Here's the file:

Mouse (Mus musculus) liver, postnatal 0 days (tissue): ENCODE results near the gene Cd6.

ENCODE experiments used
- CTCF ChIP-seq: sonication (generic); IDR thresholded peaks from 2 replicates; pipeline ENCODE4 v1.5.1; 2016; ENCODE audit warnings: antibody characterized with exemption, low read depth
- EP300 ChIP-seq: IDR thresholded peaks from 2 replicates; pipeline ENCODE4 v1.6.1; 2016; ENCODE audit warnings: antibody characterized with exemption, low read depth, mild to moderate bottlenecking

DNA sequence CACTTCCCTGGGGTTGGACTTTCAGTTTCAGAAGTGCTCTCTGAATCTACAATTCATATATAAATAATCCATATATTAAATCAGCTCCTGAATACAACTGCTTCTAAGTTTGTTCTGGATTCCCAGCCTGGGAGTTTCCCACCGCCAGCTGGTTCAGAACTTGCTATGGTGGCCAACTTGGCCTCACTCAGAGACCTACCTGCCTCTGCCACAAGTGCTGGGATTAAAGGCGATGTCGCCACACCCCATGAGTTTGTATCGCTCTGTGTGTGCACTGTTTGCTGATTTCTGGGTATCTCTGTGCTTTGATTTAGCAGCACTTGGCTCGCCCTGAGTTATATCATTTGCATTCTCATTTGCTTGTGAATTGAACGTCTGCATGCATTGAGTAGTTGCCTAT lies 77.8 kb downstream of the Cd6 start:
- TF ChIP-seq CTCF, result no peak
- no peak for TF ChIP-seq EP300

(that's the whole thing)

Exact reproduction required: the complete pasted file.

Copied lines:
Mouse (Mus musculus) liver, postnatal 0 days (tissue): ENCODE results near the gene Cd6.

ENCODE experiments used
- CTCF ChIP-seq: sonication (generic); IDR thresholded peaks from 2 replicates; pipeline ENCODE4 v1.5.1; 2016; ENCODE audit warnings: antibody characterized with exemption, low read depth
- EP300 ChIP-seq: IDR thresholded peaks from 2 replicates; pipeline ENCODE4 v1.6.1; 2016; ENCODE audit warnings: antibody characterized with exemption, low read depth, mild to moderate bottlenecking

DNA sequence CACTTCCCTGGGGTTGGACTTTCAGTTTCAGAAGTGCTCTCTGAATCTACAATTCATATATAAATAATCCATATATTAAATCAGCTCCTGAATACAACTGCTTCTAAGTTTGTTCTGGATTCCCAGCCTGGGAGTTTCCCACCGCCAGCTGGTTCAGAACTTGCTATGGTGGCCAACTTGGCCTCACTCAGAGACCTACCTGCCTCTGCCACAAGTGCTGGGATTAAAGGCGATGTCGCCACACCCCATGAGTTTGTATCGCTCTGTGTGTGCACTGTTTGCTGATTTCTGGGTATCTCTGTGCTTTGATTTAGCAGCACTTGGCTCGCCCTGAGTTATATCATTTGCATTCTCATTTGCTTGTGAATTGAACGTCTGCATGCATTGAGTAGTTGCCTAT lies 77.8 kb downstream of the Cd6 start:
- TF ChIP-seq CTCF, result no peak
- no peak for TF ChIP-seq EP300